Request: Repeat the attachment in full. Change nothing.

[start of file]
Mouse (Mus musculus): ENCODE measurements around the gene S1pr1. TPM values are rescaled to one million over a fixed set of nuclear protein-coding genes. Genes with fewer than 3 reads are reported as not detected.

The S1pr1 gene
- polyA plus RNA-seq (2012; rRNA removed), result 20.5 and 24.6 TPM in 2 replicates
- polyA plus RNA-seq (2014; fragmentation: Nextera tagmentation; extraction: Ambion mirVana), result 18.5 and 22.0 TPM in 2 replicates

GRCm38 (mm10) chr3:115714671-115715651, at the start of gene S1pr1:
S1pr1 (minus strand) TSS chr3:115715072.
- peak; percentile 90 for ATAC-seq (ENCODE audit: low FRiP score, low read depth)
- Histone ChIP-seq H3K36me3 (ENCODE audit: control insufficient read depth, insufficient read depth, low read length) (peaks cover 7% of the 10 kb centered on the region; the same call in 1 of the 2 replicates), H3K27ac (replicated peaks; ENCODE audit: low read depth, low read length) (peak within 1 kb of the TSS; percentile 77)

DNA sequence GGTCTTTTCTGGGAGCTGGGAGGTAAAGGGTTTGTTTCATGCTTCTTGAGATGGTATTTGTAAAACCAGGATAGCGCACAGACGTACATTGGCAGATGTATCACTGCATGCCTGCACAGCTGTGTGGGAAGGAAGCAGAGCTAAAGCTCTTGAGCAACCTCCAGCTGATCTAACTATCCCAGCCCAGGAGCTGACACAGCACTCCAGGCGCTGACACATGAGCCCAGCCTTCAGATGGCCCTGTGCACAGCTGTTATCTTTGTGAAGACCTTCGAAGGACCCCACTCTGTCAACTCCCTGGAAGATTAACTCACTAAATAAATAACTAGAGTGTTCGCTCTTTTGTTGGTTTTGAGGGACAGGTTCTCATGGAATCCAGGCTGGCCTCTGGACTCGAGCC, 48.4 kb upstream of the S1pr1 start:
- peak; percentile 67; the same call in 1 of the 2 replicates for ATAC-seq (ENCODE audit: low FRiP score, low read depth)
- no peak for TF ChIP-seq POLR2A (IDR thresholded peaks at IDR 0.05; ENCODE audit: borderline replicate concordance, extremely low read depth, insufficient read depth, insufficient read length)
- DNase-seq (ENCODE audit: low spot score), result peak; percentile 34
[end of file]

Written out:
Mouse (Mus musculus): ENCODE measurements around the gene S1pr1. TPM values are rescaled to one million over a fixed set of nuclear protein-coding genes. Genes with fewer than 3 reads are reported as not detected.

The S1pr1 gene
- polyA plus RNA-seq (2012; rRNA removed), result 20.5 and 24.6 TPM in 2 replicates
- polyA plus RNA-seq (2014; fragmentation: Nextera tagmentation; extraction: Ambion mirVana), result 18.5 and 22.0 TPM in 2 replicates

GRCm38 (mm10) chr3:115714671-115715651, at the start of gene S1pr1:
S1pr1 (minus strand) TSS chr3:115715072.
- peak; percentile 90 for ATAC-seq (ENCODE audit: low FRiP score, low read depth)
- Histone ChIP-seq H3K36me3 (ENCODE audit: control insufficient read depth, insufficient read depth, low read length) (peaks cover 7% of the 10 kb centered on the region; the same call in 1 of the 2 replicates), H3K27ac (replicated peaks; ENCODE audit: low read depth, low read length) (peak within 1 kb of the TSS; percentile 77)

DNA sequence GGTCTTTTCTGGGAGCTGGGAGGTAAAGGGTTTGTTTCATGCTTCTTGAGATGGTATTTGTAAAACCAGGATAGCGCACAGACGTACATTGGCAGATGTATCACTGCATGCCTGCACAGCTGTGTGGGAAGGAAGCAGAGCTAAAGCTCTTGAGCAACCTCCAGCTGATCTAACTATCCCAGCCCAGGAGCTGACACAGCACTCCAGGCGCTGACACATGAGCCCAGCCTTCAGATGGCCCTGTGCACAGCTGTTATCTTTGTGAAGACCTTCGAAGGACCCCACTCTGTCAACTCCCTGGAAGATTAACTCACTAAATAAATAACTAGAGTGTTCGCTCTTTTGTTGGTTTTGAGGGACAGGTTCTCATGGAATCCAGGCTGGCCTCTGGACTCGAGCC, 48.4 kb upstream of the S1pr1 start:
- peak; percentile 67; the same call in 1 of the 2 replicates for ATAC-seq (ENCODE audit: low FRiP score, low read depth)
- no peak for TF ChIP-seq POLR2A (IDR thresholded peaks at IDR 0.05; ENCODE audit: borderline replicate concordance, extremely low read depth, insufficient read depth, insufficient read length)
- DNase-seq (ENCODE audit: low spot score), result peak; percentile 34